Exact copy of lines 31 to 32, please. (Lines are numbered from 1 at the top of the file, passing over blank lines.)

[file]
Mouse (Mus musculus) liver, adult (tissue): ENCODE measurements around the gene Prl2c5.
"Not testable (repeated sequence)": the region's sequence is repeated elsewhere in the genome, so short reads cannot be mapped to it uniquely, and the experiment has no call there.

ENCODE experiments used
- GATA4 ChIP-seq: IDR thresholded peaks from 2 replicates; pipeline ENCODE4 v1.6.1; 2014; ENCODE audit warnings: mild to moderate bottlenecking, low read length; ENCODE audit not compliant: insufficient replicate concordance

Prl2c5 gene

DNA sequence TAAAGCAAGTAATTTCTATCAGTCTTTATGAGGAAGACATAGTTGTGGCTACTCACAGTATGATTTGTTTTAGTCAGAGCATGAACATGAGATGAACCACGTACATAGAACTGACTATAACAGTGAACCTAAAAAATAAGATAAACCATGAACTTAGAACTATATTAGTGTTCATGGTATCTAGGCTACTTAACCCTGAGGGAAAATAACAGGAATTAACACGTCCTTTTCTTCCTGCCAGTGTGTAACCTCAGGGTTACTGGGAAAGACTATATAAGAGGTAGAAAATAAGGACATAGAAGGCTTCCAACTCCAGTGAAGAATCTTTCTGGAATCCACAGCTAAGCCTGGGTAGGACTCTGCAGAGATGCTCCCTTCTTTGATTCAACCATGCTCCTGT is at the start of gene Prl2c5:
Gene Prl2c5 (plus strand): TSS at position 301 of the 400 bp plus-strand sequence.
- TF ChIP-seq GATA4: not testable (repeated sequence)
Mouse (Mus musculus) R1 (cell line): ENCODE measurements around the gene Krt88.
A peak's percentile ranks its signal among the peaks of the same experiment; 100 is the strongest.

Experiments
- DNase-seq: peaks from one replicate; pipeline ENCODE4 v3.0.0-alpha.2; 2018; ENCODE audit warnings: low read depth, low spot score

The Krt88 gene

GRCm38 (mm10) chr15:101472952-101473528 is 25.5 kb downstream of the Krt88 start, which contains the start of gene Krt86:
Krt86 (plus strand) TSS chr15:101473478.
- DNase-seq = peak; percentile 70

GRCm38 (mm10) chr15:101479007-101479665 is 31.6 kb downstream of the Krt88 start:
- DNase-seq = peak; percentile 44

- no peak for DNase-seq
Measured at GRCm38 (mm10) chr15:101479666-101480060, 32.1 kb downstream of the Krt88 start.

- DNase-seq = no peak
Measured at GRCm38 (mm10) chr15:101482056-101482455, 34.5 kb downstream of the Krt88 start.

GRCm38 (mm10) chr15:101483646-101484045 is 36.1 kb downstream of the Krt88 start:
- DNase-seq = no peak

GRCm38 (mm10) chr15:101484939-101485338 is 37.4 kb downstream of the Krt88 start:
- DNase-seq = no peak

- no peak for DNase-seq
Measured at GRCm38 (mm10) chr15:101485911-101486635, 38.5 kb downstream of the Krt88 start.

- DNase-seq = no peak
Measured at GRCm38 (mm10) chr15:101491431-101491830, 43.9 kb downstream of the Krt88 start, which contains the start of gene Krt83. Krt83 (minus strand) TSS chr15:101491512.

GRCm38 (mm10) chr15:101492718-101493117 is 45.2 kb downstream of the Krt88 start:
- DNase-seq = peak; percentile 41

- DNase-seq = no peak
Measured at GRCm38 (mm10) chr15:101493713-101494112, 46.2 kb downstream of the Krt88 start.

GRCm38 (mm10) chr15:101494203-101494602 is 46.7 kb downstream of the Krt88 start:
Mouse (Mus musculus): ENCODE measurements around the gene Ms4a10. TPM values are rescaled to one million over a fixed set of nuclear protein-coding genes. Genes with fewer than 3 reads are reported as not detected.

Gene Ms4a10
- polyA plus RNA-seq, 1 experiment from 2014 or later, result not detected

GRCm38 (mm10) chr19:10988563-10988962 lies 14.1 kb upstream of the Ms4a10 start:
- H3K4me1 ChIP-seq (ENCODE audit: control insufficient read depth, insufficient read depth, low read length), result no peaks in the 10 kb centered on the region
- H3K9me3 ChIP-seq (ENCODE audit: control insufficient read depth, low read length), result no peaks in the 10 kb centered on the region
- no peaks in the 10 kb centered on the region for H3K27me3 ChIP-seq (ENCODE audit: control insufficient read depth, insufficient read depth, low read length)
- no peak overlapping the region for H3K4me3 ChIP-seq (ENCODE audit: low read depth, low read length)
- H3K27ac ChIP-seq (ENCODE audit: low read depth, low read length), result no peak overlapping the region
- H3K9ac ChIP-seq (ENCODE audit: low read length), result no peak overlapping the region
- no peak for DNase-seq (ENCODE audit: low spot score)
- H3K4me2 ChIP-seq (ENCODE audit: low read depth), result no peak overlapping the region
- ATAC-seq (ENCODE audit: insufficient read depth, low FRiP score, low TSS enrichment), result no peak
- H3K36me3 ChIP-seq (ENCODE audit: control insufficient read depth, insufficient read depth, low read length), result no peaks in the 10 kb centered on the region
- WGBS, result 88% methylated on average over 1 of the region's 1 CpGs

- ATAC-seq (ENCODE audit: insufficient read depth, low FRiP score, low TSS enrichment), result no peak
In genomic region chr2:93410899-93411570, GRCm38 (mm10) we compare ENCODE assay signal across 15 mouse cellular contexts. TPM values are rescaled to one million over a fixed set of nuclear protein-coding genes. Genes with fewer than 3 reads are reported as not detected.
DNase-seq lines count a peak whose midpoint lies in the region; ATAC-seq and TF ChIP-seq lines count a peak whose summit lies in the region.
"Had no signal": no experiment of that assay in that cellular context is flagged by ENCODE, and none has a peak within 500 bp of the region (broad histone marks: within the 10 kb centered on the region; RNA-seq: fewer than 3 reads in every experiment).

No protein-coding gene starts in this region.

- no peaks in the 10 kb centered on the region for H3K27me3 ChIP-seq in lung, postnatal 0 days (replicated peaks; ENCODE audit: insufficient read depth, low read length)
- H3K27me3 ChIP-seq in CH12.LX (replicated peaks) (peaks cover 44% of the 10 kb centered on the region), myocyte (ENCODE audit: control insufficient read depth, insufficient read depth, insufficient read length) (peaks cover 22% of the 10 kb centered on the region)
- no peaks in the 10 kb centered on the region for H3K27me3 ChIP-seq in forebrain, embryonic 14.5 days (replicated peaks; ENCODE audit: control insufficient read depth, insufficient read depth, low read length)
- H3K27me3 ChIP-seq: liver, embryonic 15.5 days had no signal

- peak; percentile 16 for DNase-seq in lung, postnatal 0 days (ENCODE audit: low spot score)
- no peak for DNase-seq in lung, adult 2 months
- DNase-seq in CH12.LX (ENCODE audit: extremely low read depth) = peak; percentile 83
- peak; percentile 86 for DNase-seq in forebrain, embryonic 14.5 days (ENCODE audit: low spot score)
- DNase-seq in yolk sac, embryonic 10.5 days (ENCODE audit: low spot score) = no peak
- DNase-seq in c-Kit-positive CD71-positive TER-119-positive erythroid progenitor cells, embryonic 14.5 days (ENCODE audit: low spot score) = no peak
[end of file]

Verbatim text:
GRCm38 (mm10) chr15:101492718-101493117 is 45.2 kb downstream of the Krt88 start:
- DNase-seq = peak; percentile 41